Massachusetts Appeals Court Explains Element of Maliciousness as it Reverses Conviction for Malicious Destruction of Property Over $250
On March 1, 2013 in Commonwealth v. Doyle, 11-P-1779 the Massachusetts Appeals Court reversed a conviction for Malicious Destruction of Property Over $250. In Doyle the following facts were presented to a jury: On October26, 2010 Boston Police responded to a call in Dorchester where an ATM machine had been broken into. Upon arrival they encountered an individual who pointed to Doyle. Doyle was carrying a large duffel bag. As officers went towards him he fled. Doyle was caught. The duffel bag was searched. Inside the police found tools believed to be used to break into ATM machines. Doyle was charged with Malicious Destruction to Property Over $250, Breaking and Entering and Possession of Burglarious Tools. The jury convicted Doyle on all counts.
As to the Malicious Destruction charge, Doyle claimed that the district attorney lacked sufficient evidence to establish the element of malice and that there was no evidence as to the value of the ATM machine. The issue of the ATM machine's value was not addressed by the Appeals Court. Instead, the court held that the evidence adduced by the prosecution did not satisfy the element of malice.
Massachusetts General Laws Chapter 266 Section 127 states that anyone who destroys property of another willfully and maliciously is guilty of a crime. If the value of the property destroyed exceeds two hundred fifty dollars the crime is a felony and the potential sentence is ten years in state prison. Malice is ìa state of mind of cruelty, hostility or revenge." In this case the act of damaging the property was done for the purpose of breaking into the ATM machine and nothing more. In other words, damage to the property had to be done in order for the act to be committed. . . at least in the manner Doyle committed the act. The Appeals Court drew its authority from another Massachusetts Appeals Court case, Commonwealth v. Redmond, 53 Mass.App.Ct. 1 (2001). In Redmond, the defendant's goal was to steal computer equipment. To do so, he needed to destroy property (a door, window, alarm system) to get to the property he wanted to steal. This conduct was not deemed malicious, rather it was necessary to achieve his ultimate criminal goal. The incidental or necessary property damage was deemed "the adventitious by-product of a wholly discrete criminal enterprise".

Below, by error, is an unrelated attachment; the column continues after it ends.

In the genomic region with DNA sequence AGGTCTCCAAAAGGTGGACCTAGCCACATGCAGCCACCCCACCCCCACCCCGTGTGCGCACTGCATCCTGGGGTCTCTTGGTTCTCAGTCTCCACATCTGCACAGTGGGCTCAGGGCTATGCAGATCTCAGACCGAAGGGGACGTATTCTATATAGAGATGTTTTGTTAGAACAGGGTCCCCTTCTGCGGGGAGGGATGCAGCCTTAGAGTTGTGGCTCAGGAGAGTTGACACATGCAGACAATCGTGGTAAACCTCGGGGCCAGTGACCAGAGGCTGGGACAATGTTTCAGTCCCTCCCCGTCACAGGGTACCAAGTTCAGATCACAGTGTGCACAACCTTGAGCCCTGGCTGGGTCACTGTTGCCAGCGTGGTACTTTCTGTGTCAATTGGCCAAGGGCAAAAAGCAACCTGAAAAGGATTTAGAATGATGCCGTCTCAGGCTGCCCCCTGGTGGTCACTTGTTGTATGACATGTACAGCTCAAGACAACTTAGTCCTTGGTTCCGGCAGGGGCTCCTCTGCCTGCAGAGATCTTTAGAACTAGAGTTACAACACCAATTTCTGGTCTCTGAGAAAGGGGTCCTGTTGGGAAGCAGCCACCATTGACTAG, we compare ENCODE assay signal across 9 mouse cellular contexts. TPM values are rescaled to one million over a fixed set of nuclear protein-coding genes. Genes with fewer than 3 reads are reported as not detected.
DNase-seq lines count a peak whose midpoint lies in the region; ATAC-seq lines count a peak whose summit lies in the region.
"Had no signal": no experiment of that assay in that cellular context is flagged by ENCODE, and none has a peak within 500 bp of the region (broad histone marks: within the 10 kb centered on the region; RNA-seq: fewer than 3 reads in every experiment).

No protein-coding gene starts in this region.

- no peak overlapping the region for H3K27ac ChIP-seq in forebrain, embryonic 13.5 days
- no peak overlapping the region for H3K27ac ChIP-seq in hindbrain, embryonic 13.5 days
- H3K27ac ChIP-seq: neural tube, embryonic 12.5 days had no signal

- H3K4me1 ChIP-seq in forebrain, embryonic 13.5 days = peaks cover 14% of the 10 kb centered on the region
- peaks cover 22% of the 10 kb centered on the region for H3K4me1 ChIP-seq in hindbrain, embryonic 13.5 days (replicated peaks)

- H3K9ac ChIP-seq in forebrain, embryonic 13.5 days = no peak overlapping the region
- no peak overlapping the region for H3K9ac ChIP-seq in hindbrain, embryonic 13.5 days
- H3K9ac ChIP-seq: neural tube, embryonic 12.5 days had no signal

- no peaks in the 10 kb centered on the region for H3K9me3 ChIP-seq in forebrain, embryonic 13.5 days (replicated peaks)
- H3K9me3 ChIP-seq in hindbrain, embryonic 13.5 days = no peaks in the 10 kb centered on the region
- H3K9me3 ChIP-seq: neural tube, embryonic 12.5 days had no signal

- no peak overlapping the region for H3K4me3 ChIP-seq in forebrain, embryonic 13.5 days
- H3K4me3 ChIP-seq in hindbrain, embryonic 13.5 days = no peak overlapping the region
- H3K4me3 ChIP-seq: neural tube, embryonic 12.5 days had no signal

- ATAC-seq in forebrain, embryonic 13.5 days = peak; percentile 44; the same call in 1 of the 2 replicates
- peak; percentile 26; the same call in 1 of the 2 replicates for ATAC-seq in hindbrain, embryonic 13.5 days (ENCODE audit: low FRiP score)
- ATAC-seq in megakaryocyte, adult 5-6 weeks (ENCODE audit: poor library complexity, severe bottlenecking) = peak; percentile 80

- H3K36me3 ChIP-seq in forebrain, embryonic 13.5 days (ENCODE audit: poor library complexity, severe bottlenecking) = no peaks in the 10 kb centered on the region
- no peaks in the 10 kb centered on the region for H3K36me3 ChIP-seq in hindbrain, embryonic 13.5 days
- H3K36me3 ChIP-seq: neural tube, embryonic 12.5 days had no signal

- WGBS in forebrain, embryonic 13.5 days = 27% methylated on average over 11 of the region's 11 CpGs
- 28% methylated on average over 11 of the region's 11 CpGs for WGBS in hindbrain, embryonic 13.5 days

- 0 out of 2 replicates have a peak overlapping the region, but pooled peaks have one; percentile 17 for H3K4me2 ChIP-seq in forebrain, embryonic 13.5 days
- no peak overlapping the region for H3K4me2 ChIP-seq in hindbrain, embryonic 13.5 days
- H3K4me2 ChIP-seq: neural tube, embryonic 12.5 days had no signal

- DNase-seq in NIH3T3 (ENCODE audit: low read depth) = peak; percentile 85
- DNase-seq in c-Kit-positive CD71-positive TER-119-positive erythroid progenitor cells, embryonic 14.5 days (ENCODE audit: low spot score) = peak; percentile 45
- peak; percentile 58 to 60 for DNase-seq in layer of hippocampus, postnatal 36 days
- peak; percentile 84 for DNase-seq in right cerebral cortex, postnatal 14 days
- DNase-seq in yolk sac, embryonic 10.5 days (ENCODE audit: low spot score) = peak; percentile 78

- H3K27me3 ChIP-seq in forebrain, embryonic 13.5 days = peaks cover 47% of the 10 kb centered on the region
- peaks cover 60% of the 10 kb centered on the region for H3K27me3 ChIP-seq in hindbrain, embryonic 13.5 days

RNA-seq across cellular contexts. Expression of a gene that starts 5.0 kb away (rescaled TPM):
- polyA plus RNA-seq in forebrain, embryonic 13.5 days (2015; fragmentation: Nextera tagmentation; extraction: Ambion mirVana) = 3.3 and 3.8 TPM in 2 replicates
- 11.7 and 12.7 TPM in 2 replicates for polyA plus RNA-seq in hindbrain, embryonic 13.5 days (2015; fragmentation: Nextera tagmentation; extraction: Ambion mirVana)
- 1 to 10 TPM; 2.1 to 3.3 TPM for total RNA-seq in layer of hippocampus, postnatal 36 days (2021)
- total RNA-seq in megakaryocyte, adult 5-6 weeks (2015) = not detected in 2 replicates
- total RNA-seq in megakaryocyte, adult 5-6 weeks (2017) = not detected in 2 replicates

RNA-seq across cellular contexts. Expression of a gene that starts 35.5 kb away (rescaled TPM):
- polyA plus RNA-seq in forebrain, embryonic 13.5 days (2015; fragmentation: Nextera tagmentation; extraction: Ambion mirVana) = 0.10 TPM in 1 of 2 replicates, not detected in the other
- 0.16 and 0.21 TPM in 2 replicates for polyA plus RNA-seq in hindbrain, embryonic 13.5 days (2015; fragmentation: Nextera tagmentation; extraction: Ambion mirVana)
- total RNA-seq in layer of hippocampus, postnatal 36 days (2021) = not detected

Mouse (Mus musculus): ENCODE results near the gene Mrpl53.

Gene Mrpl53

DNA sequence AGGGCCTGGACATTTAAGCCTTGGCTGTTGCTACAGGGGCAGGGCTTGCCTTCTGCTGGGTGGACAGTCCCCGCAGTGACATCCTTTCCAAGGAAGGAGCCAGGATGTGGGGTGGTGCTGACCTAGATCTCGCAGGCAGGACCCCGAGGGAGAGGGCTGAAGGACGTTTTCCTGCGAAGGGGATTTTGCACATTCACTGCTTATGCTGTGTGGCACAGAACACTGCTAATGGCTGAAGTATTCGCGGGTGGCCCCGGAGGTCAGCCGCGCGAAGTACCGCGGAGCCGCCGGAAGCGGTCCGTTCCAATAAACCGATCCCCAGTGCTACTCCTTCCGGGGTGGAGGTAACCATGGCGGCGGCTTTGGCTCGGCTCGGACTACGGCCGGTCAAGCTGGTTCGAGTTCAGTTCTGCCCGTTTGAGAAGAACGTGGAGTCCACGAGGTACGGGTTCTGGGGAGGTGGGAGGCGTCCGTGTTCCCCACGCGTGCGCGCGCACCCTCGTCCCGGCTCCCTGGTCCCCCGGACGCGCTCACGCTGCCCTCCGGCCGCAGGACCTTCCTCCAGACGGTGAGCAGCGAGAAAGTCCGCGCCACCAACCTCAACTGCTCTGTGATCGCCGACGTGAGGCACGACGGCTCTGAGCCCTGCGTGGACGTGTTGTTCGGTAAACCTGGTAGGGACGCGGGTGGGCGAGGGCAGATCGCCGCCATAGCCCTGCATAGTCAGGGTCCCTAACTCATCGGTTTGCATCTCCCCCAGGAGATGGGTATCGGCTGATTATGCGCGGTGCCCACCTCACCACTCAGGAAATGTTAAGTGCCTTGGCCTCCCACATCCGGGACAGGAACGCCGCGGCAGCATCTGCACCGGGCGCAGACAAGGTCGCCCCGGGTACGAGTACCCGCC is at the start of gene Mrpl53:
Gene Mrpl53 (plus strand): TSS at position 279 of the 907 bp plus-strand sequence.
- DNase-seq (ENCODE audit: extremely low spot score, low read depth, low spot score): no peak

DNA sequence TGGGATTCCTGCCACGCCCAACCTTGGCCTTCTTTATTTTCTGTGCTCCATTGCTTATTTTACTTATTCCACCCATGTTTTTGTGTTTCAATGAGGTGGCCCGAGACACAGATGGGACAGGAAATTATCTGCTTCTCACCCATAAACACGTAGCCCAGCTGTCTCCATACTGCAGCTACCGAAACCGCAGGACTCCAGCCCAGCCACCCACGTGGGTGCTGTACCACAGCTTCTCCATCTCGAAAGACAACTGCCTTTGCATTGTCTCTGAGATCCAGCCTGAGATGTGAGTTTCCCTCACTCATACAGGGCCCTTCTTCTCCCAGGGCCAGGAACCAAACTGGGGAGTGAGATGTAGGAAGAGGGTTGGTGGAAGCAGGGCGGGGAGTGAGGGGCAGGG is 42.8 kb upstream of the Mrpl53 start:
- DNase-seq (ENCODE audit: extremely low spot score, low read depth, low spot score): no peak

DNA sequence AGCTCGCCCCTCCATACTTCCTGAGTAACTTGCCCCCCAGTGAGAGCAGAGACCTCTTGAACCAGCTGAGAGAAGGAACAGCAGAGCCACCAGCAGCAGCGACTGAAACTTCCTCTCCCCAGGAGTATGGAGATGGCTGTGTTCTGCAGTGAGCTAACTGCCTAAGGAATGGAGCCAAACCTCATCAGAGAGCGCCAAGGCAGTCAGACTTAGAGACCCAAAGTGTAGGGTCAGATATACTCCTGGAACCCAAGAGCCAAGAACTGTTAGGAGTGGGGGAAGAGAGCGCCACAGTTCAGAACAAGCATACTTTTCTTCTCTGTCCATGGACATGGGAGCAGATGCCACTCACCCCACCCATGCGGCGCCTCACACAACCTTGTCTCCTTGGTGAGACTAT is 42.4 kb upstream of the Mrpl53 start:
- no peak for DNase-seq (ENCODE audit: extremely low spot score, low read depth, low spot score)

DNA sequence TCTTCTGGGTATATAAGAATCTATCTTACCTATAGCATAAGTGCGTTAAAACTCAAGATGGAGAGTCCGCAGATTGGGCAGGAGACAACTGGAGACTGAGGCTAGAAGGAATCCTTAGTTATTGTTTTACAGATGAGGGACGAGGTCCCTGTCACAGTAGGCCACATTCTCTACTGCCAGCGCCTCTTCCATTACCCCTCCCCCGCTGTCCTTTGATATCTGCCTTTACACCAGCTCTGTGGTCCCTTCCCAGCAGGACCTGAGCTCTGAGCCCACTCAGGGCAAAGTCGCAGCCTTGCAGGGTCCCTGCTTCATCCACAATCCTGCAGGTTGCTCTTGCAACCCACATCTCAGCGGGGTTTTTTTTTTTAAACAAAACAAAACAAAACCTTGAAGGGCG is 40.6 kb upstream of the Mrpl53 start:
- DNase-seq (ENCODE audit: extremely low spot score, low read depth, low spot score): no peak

As a Massachusetts Criminal Lawyer I can tell you that anytime there is damage to property incidental to another intended crime, Malicious Destruction to Property is charged. An Experienced Criminal Defense Lawyer will see the duplicative unsupported charge and immediately move to have that count dismissed. Keep in mind that any conviction can adversely impact someone's future and eliminating all counts possible in a complaint cannot be overlooked.